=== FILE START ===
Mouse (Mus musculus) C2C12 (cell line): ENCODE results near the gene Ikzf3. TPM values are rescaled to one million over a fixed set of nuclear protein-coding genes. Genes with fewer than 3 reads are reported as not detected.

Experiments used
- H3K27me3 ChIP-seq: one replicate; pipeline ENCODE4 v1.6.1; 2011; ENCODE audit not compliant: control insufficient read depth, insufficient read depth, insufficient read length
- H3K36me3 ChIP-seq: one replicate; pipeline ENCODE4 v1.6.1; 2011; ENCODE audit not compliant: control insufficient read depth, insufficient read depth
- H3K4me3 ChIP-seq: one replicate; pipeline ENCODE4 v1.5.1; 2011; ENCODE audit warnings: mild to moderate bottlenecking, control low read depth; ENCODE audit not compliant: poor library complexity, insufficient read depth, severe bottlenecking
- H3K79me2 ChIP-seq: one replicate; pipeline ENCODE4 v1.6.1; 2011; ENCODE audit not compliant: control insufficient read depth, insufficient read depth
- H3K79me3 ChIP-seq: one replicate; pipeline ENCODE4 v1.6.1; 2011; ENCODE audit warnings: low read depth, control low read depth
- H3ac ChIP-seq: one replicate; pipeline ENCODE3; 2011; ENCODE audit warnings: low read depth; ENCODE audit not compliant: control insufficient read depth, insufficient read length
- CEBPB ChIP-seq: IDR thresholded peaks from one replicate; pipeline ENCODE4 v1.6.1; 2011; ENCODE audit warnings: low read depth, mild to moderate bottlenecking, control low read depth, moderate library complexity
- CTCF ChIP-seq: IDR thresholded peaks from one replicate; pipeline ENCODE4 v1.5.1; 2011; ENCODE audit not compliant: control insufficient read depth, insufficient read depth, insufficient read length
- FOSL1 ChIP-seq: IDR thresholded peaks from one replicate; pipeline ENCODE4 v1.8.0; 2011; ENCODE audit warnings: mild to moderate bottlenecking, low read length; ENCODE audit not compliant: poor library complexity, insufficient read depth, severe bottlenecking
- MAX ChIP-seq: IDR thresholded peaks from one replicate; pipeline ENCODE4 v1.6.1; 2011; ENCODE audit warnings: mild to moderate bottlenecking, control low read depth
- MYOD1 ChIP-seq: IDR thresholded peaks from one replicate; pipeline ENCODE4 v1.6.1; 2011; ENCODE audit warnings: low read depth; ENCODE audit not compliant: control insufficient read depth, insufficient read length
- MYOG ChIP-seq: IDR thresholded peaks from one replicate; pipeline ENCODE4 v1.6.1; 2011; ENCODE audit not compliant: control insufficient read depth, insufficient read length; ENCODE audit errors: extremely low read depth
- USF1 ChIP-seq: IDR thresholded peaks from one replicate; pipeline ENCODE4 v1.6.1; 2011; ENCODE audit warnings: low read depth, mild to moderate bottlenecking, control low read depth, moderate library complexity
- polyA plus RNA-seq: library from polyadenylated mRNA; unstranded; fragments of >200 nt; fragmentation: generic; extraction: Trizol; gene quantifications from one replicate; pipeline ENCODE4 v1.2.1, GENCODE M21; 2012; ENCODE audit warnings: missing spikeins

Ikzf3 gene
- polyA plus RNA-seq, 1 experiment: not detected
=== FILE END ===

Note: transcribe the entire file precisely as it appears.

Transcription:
Mouse (Mus musculus) C2C12 (cell line): ENCODE results near the gene Ikzf3. TPM values are rescaled to one million over a fixed set of nuclear protein-coding genes. Genes with fewer than 3 reads are reported as not detected.

Experiments used
- H3K27me3 ChIP-seq: one replicate; pipeline ENCODE4 v1.6.1; 2011; ENCODE audit not compliant: control insufficient read depth, insufficient read depth, insufficient read length
- H3K36me3 ChIP-seq: one replicate; pipeline ENCODE4 v1.6.1; 2011; ENCODE audit not compliant: control insufficient read depth, insufficient read depth
- H3K4me3 ChIP-seq: one replicate; pipeline ENCODE4 v1.5.1; 2011; ENCODE audit warnings: mild to moderate bottlenecking, control low read depth; ENCODE audit not compliant: poor library complexity, insufficient read depth, severe bottlenecking
- H3K79me2 ChIP-seq: one replicate; pipeline ENCODE4 v1.6.1; 2011; ENCODE audit not compliant: control insufficient read depth, insufficient read depth
- H3K79me3 ChIP-seq: one replicate; pipeline ENCODE4 v1.6.1; 2011; ENCODE audit warnings: low read depth, control low read depth
- H3ac ChIP-seq: one replicate; pipeline ENCODE3; 2011; ENCODE audit warnings: low read depth; ENCODE audit not compliant: control insufficient read depth, insufficient read length
- CEBPB ChIP-seq: IDR thresholded peaks from one replicate; pipeline ENCODE4 v1.6.1; 2011; ENCODE audit warnings: low read depth, mild to moderate bottlenecking, control low read depth, moderate library complexity
- CTCF ChIP-seq: IDR thresholded peaks from one replicate; pipeline ENCODE4 v1.5.1; 2011; ENCODE audit not compliant: control insufficient read depth, insufficient read depth, insufficient read length
- FOSL1 ChIP-seq: IDR thresholded peaks from one replicate; pipeline ENCODE4 v1.8.0; 2011; ENCODE audit warnings: mild to moderate bottlenecking, low read length; ENCODE audit not compliant: poor library complexity, insufficient read depth, severe bottlenecking
- MAX ChIP-seq: IDR thresholded peaks from one replicate; pipeline ENCODE4 v1.6.1; 2011; ENCODE audit warnings: mild to moderate bottlenecking, control low read depth
- MYOD1 ChIP-seq: IDR thresholded peaks from one replicate; pipeline ENCODE4 v1.6.1; 2011; ENCODE audit warnings: low read depth; ENCODE audit not compliant: control insufficient read depth, insufficient read length
- MYOG ChIP-seq: IDR thresholded peaks from one replicate; pipeline ENCODE4 v1.6.1; 2011; ENCODE audit not compliant: control insufficient read depth, insufficient read length; ENCODE audit errors: extremely low read depth
- USF1 ChIP-seq: IDR thresholded peaks from one replicate; pipeline ENCODE4 v1.6.1; 2011; ENCODE audit warnings: low read depth, mild to moderate bottlenecking, control low read depth, moderate library complexity
- polyA plus RNA-seq: library from polyadenylated mRNA; unstranded; fragments of >200 nt; fragmentation: generic; extraction: Trizol; gene quantifications from one replicate; pipeline ENCODE4 v1.2.1, GENCODE M21; 2012; ENCODE audit warnings: missing spikeins

Ikzf3 gene
- polyA plus RNA-seq, 1 experiment: not detected